Insider threats, as the name suggests, originate with an organization’s insiders — its current or past employees, business partners, contractors, board members, officers, or third-party service providers — who use legitimate access privileges to endanger the confidentiality, integrity, or availability of the organization’s data.Insider threats are a confluence of human behaviors, organizational issues, and technological opportunities that intersect with an organization’s default trust of the insider.
There are three broad categories of insider threats — intentional, accidental, and compromised.
Intentional (or malicious) insider threats are instigated by people who deliberately endanger the organization’s data. Their goal is personal gain, espionage, or malicious intent. They may act as a ‘lone wolf’ or partner with a hacking group or business competitor. Examples of intentional behavior include:
- Injecting a logic bomb, Trojan horse, backdoor, or malware into the organization’s system.
- Deploying a virus or malware to customer systems.
- Harvesting confidential or proprietary data.
Accidental (or careless) insider threats result when people inadvertently expose sensitive data, including credentials. Often, they are just trying to do their job in the most efficient manner possible. Examples of accidental behavior include:
- Accessing sensitive data through an unsecured WiFi connection or personal email account.
- Using a non-sanctioned SaaS application, such as cloud-based file-sharing applications (e.g., Box, Dropbox, Google Drive), to work on sensitive data while away from the office.
- Transferring data to an unsecured USB-connected device.
Compromised insider threats occur when an outside attacker takes advantage of an authorized insider’s accidental activities to either install malware or masquerade as the insider for the purpose of gaining direct access to the organization’s networks, systems, and data. Examples of compromised behavior include:
- Downloading email attachments infected with malware.
- Replying to a spoof email and providing his/her credentials.
- Losing an unlocked or unencrypted laptop or smartphone containing organizational data or credentials.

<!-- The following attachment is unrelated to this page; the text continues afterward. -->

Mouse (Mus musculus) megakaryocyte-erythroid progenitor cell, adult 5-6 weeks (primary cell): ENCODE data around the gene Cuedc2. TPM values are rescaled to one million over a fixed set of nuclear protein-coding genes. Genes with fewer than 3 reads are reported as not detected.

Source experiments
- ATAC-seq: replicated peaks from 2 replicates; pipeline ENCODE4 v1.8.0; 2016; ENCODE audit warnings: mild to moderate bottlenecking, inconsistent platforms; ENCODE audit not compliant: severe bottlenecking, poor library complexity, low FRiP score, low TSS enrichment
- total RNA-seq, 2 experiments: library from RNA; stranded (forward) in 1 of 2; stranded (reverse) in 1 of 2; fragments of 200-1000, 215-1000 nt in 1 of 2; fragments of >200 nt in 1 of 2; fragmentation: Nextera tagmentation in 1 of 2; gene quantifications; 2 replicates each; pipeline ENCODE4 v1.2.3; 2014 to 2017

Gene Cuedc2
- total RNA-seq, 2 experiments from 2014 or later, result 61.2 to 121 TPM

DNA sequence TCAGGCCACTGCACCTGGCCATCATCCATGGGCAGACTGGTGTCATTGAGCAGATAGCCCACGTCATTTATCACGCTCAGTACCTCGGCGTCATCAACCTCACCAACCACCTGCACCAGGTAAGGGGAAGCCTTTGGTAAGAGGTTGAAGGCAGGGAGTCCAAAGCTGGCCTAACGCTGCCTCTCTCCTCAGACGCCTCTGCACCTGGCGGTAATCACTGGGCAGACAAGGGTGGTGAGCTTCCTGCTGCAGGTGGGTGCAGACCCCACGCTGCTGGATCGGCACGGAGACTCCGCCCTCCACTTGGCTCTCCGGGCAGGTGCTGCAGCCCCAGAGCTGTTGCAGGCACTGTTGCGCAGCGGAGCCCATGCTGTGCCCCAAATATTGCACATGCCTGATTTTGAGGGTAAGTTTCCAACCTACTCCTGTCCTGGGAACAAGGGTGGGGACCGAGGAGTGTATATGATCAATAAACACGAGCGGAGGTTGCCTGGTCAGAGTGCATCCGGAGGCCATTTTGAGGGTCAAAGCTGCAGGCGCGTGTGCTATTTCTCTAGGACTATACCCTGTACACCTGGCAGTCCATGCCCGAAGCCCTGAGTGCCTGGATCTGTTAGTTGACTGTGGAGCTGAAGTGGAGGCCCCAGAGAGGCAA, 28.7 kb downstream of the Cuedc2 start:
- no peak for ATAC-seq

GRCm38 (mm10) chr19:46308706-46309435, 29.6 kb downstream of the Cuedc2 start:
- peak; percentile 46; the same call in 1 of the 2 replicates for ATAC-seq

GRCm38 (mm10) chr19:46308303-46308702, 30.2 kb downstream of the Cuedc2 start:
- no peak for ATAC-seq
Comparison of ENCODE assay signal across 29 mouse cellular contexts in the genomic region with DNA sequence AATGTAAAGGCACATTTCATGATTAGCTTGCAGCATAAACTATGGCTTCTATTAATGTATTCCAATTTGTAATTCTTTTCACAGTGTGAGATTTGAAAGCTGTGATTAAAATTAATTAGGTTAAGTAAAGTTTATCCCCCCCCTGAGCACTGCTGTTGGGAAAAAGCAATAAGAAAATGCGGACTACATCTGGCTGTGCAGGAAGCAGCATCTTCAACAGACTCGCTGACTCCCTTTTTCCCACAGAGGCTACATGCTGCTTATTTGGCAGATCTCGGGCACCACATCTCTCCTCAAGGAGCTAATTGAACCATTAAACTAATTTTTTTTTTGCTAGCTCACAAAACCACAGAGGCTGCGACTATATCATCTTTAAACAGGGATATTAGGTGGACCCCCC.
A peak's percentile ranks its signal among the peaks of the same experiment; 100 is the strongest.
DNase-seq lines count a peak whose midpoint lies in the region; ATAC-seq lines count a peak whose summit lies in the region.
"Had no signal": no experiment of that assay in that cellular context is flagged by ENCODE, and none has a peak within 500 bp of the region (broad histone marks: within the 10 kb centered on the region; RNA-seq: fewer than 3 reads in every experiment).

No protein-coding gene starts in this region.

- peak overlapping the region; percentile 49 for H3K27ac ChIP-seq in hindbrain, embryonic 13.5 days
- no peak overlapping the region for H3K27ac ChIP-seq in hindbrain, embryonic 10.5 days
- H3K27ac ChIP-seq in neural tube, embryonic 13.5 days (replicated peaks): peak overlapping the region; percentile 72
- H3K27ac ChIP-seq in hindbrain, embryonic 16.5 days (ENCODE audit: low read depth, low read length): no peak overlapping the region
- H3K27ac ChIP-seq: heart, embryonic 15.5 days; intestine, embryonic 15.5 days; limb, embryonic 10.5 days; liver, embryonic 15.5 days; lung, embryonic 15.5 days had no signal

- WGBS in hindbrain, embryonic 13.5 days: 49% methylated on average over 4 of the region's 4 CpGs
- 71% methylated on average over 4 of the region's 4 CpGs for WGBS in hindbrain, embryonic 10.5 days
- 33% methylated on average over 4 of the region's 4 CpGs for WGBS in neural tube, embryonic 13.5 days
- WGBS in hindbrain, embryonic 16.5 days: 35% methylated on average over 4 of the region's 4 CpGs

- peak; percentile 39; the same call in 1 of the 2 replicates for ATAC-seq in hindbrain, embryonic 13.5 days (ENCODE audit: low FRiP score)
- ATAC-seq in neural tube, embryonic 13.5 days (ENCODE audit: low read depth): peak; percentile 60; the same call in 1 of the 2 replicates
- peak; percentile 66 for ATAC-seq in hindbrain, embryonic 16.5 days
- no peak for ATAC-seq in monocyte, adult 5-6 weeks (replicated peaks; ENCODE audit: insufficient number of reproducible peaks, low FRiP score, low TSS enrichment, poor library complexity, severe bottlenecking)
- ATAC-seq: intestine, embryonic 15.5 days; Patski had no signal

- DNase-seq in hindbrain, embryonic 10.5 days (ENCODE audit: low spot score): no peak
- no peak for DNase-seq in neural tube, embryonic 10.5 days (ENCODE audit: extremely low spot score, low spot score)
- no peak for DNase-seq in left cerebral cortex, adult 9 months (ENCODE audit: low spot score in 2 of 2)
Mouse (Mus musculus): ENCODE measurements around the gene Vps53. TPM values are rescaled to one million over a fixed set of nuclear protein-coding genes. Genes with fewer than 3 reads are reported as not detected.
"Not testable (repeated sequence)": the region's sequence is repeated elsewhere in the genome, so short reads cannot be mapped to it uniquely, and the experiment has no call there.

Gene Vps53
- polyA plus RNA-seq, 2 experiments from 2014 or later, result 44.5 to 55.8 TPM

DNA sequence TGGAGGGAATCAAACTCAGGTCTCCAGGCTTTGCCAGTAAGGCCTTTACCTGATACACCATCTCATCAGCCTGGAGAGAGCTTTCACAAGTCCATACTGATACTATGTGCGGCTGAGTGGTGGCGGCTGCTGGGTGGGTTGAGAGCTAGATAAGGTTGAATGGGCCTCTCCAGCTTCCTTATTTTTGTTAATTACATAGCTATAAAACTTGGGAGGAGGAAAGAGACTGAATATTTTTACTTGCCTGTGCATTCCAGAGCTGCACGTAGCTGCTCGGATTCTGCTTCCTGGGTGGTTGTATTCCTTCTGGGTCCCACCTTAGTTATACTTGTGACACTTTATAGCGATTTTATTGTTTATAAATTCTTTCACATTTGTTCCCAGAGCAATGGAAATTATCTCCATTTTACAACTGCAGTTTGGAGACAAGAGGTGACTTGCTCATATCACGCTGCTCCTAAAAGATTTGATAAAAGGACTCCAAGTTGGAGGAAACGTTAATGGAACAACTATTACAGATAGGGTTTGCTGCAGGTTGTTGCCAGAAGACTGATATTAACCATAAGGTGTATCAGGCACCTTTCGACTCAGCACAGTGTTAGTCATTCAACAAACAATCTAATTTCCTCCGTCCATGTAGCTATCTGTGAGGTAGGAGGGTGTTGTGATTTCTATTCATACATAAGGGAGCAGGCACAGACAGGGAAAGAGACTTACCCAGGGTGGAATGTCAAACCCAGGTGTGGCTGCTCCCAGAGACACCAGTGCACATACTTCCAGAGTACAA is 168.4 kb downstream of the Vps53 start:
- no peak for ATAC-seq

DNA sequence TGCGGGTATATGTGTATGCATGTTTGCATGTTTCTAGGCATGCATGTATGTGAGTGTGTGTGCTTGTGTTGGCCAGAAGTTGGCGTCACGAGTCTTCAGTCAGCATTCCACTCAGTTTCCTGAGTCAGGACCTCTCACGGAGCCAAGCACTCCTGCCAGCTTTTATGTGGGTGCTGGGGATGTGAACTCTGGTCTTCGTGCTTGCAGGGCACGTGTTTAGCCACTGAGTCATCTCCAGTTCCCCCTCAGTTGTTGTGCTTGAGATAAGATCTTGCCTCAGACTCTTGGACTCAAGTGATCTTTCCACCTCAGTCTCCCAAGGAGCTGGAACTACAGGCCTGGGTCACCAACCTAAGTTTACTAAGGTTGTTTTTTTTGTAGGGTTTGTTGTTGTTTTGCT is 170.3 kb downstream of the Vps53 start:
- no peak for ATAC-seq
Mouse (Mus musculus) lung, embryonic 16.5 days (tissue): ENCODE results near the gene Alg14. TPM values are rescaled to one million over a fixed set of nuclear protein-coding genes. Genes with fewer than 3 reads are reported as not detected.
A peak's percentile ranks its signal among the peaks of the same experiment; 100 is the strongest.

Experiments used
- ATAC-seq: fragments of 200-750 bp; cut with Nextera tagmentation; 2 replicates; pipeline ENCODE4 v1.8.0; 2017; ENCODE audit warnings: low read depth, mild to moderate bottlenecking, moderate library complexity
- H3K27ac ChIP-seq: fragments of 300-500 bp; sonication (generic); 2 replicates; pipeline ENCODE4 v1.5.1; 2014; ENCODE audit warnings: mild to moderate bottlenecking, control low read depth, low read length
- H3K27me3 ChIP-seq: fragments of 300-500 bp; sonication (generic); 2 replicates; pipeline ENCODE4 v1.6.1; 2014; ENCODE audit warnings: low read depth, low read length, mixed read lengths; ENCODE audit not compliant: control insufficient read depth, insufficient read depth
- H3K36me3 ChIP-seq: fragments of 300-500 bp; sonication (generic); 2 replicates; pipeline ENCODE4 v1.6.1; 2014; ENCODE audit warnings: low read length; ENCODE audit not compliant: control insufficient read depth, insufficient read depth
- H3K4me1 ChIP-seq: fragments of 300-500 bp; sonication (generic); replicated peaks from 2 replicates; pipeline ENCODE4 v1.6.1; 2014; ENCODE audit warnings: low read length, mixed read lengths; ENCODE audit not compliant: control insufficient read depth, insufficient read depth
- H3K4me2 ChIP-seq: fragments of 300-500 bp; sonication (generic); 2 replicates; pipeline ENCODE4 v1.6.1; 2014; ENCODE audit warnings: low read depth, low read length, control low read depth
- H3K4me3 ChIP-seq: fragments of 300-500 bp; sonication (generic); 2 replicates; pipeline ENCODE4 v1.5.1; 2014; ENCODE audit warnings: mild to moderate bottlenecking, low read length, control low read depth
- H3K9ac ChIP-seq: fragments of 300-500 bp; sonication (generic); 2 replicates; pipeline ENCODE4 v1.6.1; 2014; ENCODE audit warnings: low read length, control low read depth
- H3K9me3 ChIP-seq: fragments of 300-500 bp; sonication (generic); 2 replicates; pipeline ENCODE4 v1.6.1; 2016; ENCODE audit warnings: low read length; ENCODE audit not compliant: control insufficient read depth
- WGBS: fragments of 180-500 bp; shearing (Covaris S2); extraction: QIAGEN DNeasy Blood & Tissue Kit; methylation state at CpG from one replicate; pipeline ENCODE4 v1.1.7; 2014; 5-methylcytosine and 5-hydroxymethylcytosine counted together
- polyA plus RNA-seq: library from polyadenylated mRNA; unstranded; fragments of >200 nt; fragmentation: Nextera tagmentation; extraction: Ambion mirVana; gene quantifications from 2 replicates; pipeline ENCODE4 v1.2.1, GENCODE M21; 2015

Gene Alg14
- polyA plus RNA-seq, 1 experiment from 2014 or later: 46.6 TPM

Methods of Mitigation
Mitigating the threats requires a combination of policies, procedures, positive social engineering, and technologies. Technological options include:
Identity Governance: Ensure appropriate user privileges, according to principle of least privilege based on functional unit and role. Audit for excessive, inappropriate, and unused user privileges.
Authentication: Authenticate BYOD as well as the user attempting to access organizational date.
Behavioral Analysis: Create a behavioral baseline profile or ‘whitelist’ of typical patterns of access to databases, file shares, and cloud-based applications based on functional unit and role; and then spotlight the riskiest users, client hosts, and servers so security teams can prioritize investigation of any anomalies.
Deception: Leverage strategically-placed hidden files to detect compromised user threats and block the infected user or endpoint if there are any write or rename actions on the deceptive files.
Detection and Blocking: Provide real-time monitoring and auditing of data usage, including the “who, what, when, where, and how” of the transaction. Review and manage user access rights to sensitive data. Alert and report on any deviations from corporate policy or behavioral baseline profile. Block user access when unusual activity is detected.
Investigation and Response: Use real-time alerts and auditing details to identify trends, patterns, and risks associated with data access. Prioritize open incidents by both severity and specific user, server, or client host. Drill deeper into a specific incident to determine data access and usage, compare with behavioral baseline profile, and then either close the incident or whitelist authorized behavior.
Learn how Imperva solutions can help you mitigate insider threats.